Qualcomm posted a strong fourth quarter as revenues spiked to $2 billion and profits increased 14 percent. The chipmaker beat the Street since expectations for revenue averaged out to $1.9 billion. Continued growth in WCDMA technology in emerging markets and steady increases in 3G service uptake (as 3G handsets come down in price) contributed greatly to the sunny quarter. New chip designs are helping the company drive down the low end of the 2G market, helping Qualcomm to continue to milk 2G.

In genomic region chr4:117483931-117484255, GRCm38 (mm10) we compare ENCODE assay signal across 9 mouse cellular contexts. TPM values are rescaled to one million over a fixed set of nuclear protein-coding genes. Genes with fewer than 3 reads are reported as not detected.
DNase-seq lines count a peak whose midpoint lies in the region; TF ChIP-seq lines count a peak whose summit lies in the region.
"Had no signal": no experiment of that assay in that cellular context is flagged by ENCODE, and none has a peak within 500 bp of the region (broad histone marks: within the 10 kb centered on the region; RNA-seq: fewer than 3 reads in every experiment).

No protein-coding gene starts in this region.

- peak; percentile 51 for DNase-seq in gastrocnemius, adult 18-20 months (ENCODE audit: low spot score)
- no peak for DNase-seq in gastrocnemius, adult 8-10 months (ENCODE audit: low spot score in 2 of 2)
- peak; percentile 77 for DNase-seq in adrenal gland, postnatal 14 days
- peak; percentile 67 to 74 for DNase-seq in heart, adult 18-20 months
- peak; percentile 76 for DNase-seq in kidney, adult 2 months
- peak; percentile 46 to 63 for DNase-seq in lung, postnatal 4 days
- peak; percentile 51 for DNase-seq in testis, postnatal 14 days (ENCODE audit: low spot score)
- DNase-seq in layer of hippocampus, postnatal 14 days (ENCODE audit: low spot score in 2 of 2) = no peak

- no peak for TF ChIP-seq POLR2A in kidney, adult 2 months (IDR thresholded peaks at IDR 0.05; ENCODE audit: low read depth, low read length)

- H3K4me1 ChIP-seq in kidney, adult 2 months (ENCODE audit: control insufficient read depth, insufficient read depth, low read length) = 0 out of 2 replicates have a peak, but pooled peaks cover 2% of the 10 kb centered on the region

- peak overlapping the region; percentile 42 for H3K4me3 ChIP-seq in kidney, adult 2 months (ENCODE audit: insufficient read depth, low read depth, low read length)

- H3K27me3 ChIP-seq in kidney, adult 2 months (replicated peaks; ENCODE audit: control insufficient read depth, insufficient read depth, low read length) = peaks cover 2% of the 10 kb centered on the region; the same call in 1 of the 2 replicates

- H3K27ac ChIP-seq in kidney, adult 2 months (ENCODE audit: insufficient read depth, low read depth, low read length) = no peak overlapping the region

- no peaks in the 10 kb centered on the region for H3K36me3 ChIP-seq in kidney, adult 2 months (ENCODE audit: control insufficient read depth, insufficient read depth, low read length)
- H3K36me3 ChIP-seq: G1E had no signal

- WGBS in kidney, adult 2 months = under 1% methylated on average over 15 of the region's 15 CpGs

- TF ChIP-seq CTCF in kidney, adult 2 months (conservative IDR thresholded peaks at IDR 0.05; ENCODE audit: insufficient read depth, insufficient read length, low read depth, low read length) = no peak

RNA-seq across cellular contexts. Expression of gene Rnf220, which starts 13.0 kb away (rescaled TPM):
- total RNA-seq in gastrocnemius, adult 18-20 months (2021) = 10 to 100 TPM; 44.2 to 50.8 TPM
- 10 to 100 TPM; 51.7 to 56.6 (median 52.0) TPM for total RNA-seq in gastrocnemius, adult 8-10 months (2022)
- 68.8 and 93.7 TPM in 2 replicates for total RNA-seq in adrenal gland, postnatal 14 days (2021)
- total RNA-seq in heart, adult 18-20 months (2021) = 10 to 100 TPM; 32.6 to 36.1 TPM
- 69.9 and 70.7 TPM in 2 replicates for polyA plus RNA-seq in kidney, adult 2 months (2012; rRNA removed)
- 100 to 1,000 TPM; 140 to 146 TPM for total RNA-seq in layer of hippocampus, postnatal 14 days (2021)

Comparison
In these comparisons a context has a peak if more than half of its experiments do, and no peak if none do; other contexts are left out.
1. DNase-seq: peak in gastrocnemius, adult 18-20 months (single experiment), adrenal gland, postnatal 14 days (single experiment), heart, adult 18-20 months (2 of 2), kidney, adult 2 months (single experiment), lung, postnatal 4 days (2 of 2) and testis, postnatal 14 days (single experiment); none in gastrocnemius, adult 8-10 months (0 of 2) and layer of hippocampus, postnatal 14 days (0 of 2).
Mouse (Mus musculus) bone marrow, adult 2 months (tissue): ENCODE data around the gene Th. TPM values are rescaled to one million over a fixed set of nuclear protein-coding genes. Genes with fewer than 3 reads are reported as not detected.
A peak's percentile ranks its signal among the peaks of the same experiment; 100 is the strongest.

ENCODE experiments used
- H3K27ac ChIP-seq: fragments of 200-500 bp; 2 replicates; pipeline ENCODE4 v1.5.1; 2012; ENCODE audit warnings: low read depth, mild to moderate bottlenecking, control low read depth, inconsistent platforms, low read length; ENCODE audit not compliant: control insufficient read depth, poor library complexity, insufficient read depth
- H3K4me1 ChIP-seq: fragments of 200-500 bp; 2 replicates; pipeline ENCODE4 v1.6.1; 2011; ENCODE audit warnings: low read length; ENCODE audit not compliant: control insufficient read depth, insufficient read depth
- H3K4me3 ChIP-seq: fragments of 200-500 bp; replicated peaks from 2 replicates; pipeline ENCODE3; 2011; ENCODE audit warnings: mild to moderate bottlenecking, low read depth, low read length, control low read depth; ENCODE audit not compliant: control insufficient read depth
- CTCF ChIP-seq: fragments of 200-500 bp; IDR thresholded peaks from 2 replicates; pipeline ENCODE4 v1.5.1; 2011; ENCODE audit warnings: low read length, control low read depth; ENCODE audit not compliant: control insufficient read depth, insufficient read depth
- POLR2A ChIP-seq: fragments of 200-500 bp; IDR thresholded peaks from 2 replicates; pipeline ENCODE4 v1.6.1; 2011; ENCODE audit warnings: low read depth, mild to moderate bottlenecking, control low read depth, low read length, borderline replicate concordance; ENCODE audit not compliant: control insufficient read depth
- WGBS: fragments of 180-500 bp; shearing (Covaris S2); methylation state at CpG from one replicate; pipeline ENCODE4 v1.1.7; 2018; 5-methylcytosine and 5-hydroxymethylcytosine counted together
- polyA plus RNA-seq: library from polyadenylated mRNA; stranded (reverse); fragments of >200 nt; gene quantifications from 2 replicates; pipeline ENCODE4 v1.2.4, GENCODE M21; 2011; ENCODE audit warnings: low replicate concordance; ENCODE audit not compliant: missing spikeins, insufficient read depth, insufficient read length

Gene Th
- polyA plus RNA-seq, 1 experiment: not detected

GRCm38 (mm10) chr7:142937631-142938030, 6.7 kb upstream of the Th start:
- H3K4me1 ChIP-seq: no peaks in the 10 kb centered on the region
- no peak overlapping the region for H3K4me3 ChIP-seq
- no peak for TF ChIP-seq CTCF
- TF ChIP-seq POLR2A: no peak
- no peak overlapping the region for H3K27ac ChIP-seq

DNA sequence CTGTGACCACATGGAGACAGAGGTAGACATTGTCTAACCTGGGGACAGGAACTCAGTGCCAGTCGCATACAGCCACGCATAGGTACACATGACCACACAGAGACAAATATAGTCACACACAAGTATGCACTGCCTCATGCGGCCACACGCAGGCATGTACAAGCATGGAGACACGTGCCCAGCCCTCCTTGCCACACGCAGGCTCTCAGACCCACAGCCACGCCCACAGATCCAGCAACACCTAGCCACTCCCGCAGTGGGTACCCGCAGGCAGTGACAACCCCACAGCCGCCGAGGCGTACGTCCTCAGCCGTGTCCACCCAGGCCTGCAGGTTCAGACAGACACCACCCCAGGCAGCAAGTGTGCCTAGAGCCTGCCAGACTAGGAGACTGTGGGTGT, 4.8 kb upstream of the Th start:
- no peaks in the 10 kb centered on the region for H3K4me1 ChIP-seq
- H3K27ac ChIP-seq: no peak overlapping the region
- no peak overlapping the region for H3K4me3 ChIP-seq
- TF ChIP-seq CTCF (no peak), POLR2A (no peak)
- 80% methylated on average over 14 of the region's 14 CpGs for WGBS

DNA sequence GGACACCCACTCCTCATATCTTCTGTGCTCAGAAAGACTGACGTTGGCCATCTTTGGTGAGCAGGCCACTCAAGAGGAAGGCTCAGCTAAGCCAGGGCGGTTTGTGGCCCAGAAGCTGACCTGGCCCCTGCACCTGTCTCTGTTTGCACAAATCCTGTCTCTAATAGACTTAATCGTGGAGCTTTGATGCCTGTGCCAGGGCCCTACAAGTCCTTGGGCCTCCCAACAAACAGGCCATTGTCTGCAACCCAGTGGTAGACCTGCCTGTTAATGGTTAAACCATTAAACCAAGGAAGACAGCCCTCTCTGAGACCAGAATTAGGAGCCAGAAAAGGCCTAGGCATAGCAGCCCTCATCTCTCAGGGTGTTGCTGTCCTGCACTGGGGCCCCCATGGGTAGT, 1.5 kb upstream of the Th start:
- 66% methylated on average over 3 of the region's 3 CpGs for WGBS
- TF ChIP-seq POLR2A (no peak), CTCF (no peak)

Despite all the good news, the spat with Nokia is taking a toll. Nokia has been Qualcomm's most important handset customer to date, and the two are currently locked in negotiations over a renewal of contract that is set to expire in April. Things got ugly when the companies began suing each other: Qualcomm sued Nokia for alleged patent infringement and Nokia joined a group of companies in Europe to file anti-trust claims against Qualcomm. The potential loss of the contract added to the quickly growing legal fees make for a conservative next two years for the company. Qualcomm said failure to renew the contract could reduce its earnings by four cents to six cents a share for the quarter ending September 2007.
For more on Qualcomm's Q4:
- see this WSJ article (sub. req.)